For this recipe, you’ll want to use Ball Low Sugar Pectin. I used 1/2 cup of sugar, and yet I found other popular recipes using as much as 4 cups of sugar for the same amount of berries (using a different type of pectin).
The low or no sugar Ball pectin I used is made to thicken with little or no sugar, where as other pectins need a lot more sugar/ or lemon juice.
How to store your freezer jam
Sugar makes it harder for bacteria to grow. And because this is low sugar strawberry freezer jam, you’ll want to eat it up within about 2 weeks. I keep 1 jar out and freeze lots of smaller containers.
I’ve used these small plastic jam containers which work well, unless you prefer glass.
In that case, try these 10 oz glass jars which are the perfect size and come in a 12 pack. Since glass can break in the freezer when things expand, be sure not to fill the jars to the top.
Or, you could reuse larger jars you already have if you’re a jam connoisseur or have a large family that can down a lot each week.
Not going to lie, I didn’t have any jars yet when I made this. So I emptied out a jar of marinara sauce from my pantry, washed it up reallllly well so it didn’t smell like tomato sauce, and put my jam in there.
How to measure your strawberries
I found that my 1 lb clamshell of strawberries made about 2 cups of blended berries (and about 2 1/3 cups after I blended with the 1/3 cup water in the recipe).
Most places online told me that 1 lbs of berries would equal about 3 3/4 cups whole berries, but even that was not accurate for me. My super large berries had a lot of air in between them so it looked more like 4-5 cups.
Keep in mind all berries are different sizes, and a measuring cup holds more berry when sliced rather than whole. Most recipes tell you the amount of crushed berries…and it’s up to you to figure out how many strawberries you’ll need to make that.
Check out this post on strawberry measurements and equivalents if you need help converting lbs to cups to pints to puree to whole berries of different sizes. Very helpful!
How to make low sugar strawberry jam
For this recipe, you’ll need Ball low sugar pectin. I cannot promise how this will turn out if you use another type of pectin or different amount of sugar.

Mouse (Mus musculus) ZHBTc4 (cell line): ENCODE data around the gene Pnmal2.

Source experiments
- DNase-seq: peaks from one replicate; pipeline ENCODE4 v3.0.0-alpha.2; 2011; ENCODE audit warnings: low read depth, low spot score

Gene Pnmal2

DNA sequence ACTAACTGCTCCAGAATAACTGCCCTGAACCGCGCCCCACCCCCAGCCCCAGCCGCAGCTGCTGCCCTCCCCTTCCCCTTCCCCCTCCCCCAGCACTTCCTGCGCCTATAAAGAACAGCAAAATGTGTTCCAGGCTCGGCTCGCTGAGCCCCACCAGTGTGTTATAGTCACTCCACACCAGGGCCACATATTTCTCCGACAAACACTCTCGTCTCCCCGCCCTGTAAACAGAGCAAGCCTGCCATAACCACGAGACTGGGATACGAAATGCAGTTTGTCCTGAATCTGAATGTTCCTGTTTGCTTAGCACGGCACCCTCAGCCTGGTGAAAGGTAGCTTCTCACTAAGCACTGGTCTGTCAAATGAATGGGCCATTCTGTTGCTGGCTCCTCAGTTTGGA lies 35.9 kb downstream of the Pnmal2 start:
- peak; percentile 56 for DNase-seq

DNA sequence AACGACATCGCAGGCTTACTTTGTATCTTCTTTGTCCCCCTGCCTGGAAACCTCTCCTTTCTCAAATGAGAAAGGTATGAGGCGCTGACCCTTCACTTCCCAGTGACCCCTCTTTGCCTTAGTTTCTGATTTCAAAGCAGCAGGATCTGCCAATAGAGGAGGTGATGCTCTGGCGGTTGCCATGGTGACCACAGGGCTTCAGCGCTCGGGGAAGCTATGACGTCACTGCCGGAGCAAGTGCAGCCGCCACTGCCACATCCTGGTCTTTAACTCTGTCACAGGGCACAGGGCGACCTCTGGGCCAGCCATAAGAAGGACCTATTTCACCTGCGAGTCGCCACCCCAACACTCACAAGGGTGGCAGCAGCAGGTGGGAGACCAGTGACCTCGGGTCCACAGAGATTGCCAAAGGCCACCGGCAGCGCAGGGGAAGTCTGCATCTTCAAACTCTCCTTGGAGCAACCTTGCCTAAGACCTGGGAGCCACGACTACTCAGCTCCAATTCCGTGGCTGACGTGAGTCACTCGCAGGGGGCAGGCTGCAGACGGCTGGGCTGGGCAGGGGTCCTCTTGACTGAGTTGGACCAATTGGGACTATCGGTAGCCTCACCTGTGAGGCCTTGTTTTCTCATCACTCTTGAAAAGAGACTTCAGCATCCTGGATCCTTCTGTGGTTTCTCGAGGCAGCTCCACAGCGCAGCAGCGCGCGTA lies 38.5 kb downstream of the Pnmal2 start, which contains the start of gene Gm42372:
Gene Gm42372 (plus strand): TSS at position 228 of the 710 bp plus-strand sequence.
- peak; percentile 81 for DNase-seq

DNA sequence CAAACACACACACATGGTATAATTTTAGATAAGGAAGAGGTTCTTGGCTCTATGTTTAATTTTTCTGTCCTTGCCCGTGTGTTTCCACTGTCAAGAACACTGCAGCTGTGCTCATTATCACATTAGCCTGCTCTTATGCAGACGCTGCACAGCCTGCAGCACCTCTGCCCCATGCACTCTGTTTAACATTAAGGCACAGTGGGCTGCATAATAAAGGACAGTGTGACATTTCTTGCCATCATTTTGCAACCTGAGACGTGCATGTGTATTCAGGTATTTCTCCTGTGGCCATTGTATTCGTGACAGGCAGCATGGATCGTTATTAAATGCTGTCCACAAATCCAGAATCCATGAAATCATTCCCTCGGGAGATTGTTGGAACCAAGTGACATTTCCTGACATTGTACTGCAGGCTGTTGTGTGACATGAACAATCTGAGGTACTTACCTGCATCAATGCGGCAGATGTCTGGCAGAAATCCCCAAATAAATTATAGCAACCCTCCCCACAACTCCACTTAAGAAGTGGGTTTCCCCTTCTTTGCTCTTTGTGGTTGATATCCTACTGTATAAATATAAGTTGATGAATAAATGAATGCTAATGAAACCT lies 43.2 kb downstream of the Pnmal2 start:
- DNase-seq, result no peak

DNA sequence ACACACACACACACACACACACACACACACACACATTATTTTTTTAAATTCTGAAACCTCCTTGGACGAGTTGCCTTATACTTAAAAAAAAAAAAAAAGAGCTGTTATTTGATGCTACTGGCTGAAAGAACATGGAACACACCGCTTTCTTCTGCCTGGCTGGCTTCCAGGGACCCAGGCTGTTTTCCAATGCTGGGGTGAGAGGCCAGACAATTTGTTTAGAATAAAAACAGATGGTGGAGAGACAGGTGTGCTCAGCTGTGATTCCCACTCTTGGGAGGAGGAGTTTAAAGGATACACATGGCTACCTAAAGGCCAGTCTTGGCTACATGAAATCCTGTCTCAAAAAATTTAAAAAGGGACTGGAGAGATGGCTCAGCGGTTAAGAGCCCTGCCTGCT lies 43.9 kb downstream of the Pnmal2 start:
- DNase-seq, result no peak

Give your strawberries a good rinse, and cut off the tops.
Blend 1 lb of berries (this is 1 clamshell’s worth, or about 2 cups when smashed/blended) with 1/3 cup water and pulse, until it’s however chunky you like your jam to be.
I do not like chunky jam, so we blended until it was pretty smooth. But you could even mash up with a potato masher and have chunkier jam if your prefer.
Pour into a pan, and whisk in 1.5 Tablespoons of Ball low sugar pectin before heating on the stove.
Heat up till boiling, whisking to keep from any burning.
Add 1/2 cup sugar to boiling strawberry mixture.
Set the timer for 1 minute after it reaches a boil, whisking constantly, and then remove from the heat.
Jam will be slightly thicker, yet still quite runny looking when hot. I didn’t experience much foaming.
Pour into jars and let your jam cool in them. It will continue to thicken over the next 24 hours into a nice gel!
- 1 lb strawberries (1 clamshell) or about 3 cups of whole berries
- 1/3 cup water
- 1.5 Tablespoons Ball low sugar pectin
- 1/2 cup granulated sugar
- Rinse berries and remove green tops.
- Add all berries to a blender with 1/3 cup water.
- Pulse with the blender until you get the desired texture.
- Pour berry mixture into a pan.
- Add Pectin before heating, and whisk.
- Set on stove and bring to a rolling boil.
- Add 1/2 cup sugar, and set timer for 1 minute as soon as boil returns, whisking constantly.
- Remove from heat.
- Pour into jars and let cool.
More recipes to try
- Peanut butter power balls
- Quick and asy stovetop candied pecans
- Buttercream thumbprint cookies with nuts
- Authentic beef pho recipe at home